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Badlands and Prairie Grass
Badlands National Park is located in the White River Badlands and was called mako sica (mako, land and sica, bad) by the Sioux Indians. The spectacular formations found in Badlands National Park date from the late Cretaceous, Eocene, and Oligocene epochs. Although the park does not contain any dinosaur fossils, the rapidly eroding layers contain marine fossils and an incredibly rich diversity of extinct mammals from the Age of Mammals. Ancestors of the modern day rhinoceros, horse, pig, and cat are eroding out of various layers throughout the park. Fossils from early birds, reptiles, and invertebrates can also be found. The park also contains one of the largest mixed-grass prairie ecosystems in North America.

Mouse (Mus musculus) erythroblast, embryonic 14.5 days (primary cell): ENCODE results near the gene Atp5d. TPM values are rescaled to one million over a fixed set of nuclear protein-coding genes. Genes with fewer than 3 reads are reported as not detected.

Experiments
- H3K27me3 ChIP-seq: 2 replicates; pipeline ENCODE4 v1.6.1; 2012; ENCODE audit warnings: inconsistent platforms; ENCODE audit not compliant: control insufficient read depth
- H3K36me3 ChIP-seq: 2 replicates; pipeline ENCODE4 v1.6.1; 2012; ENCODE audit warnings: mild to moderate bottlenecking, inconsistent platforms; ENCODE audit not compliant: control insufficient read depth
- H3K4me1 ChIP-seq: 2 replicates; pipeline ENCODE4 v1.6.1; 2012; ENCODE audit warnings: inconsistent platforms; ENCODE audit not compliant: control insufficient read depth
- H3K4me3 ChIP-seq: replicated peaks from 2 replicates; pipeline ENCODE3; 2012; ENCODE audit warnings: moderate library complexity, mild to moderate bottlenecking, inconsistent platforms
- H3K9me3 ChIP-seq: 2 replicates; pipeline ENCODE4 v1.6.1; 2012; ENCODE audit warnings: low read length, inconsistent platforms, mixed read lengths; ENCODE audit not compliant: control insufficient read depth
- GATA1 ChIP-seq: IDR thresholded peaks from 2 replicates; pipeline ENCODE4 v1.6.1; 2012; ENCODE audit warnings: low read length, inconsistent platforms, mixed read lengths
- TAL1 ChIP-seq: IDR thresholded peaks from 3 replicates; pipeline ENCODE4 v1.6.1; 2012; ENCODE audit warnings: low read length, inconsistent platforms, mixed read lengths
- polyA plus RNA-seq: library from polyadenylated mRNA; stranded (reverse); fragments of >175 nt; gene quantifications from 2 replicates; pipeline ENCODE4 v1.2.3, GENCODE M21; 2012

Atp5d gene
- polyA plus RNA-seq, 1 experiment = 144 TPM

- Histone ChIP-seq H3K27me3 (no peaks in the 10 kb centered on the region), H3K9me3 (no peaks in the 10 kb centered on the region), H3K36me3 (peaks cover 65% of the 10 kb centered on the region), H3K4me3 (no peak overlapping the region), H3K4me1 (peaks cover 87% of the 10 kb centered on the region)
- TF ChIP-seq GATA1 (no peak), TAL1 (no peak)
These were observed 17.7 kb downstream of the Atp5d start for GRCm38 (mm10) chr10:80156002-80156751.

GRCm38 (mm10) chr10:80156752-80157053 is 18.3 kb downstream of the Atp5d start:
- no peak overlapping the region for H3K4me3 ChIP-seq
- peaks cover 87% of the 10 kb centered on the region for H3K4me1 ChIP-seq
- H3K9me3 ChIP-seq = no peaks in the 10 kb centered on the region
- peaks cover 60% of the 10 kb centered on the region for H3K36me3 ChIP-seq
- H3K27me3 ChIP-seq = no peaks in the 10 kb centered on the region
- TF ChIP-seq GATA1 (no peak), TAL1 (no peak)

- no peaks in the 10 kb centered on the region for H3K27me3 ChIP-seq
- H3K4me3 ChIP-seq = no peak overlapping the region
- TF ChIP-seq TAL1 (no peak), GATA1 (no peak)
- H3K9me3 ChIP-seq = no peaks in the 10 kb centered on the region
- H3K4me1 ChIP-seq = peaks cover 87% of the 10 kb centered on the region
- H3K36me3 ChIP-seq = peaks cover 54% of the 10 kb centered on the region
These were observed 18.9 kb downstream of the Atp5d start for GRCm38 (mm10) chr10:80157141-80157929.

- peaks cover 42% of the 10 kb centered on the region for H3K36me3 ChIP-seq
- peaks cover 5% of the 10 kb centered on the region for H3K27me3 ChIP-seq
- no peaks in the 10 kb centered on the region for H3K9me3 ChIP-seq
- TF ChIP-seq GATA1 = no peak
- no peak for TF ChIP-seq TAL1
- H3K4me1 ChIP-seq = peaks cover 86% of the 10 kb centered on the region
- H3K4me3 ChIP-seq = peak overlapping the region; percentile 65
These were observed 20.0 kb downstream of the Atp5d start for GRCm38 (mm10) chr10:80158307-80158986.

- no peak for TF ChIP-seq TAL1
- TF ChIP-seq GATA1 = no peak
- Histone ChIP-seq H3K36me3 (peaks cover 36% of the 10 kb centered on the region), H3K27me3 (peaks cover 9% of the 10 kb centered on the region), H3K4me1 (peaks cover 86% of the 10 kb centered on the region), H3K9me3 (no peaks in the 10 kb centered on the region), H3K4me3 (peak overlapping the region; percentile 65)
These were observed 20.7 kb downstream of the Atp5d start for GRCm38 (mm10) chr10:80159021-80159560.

Four species of wildlife have been reintroduced into the Badlands since its establishment as a National Monument in 1939. The black-footed ferret, bighorn sheep, bison, and swift fox, once exterminated from the area's mixed grass prairie, are again thriving in their native habitat.

Source: National Park Service

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Album name:admin / Badlands National Park
Photographer:H. V. Noble
File Size:555 KB
Date added:Nov 03, 2009
Dimensions:1024 x 689 pixels
Displayed:878 times
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